Using CO2 for Cold Distribution at a Loblaw Supermarket
Authors: Chantal Leroy and Daniel Giguère, Natural Resources Canada
Michael Ross, RER
CETC number: 2014-198
Publication date: 2014-10-27
For a number of years, Loblaws Inc. has been investing in innovative refrigeration technologies. In 2008, the multinational company opened in Scarborough (ON) the first Canadian supermarket to use carbon dioxide (CO2) as a heat transfer fluid for frozen food display cases. Since the opening of the store, a set of operating data has been recorded and analyzed. The analysis results confirmed that the CO2 secondary loop refrigeration system installed at the Scarborough supermarket was a favourable alternative to conventional, direct-expansion (DX) systems found in most Canadian supermarkets.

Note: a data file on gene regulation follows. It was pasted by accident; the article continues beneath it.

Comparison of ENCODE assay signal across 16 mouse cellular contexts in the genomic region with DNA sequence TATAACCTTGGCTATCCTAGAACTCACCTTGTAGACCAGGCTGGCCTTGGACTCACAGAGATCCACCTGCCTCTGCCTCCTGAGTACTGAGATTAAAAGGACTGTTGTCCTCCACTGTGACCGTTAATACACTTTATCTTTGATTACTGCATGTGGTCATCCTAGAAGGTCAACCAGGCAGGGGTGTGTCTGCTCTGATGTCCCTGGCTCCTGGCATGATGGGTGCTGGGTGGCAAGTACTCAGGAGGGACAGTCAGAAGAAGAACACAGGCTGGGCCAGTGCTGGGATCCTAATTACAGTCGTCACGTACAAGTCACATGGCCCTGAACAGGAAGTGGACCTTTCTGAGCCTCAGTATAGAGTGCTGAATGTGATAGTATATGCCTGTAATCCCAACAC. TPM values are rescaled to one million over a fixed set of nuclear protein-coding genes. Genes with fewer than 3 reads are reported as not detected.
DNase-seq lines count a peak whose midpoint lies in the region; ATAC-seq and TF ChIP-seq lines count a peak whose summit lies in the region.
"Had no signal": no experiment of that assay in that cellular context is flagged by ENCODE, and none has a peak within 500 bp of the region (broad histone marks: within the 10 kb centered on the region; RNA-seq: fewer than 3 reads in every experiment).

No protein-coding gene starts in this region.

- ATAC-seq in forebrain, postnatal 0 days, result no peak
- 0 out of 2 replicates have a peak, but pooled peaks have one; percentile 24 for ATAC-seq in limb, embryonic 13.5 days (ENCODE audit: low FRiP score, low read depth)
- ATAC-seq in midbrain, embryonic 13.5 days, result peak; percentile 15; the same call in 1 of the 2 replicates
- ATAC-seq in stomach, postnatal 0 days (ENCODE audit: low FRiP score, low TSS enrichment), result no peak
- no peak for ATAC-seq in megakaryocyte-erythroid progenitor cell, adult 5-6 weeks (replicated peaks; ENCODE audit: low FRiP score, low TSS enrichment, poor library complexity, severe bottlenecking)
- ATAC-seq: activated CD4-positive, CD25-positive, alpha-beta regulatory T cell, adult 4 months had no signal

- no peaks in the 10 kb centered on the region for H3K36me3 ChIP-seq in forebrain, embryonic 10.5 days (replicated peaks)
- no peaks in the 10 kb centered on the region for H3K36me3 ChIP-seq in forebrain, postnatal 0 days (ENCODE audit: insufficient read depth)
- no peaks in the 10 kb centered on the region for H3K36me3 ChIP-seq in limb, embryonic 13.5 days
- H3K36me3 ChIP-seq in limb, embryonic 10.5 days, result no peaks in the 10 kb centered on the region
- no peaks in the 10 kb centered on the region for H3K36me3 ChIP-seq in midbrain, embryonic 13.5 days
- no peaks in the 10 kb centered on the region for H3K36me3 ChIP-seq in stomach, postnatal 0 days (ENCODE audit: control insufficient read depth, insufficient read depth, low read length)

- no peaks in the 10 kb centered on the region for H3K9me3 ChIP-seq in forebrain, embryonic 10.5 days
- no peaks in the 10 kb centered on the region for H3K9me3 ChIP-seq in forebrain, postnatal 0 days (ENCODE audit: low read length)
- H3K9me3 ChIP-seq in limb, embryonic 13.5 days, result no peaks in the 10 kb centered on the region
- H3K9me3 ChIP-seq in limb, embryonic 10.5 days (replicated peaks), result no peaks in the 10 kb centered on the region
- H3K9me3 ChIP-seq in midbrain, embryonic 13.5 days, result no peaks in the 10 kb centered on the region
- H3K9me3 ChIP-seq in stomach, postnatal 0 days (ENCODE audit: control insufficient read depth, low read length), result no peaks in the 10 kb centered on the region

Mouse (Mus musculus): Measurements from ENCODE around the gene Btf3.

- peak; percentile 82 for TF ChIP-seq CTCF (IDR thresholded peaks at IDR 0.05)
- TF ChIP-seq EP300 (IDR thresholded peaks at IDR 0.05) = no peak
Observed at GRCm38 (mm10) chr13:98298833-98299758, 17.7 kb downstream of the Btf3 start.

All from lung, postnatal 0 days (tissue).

The Scarborough supermarket greenhouse gas (GHG) emissions are 2,700 t CO2 eq. lower than those of a conventional Canadian supermarket of the same size. This is attributable to the use of secondary loop refrigeration systems and to the implementation of several energy efficiency measures related to the design and operation of the refrigeration unit. Among others, the energy efficiency measures included: mechanical subcooling, floating head pressure, heat recovery and integration with the building’s heating, ventilation and air-conditioning (HVAC) system.
For more information about Natural Resources Canada’s activities related to refrigeration systems, visit the Refrigeration section of the website.
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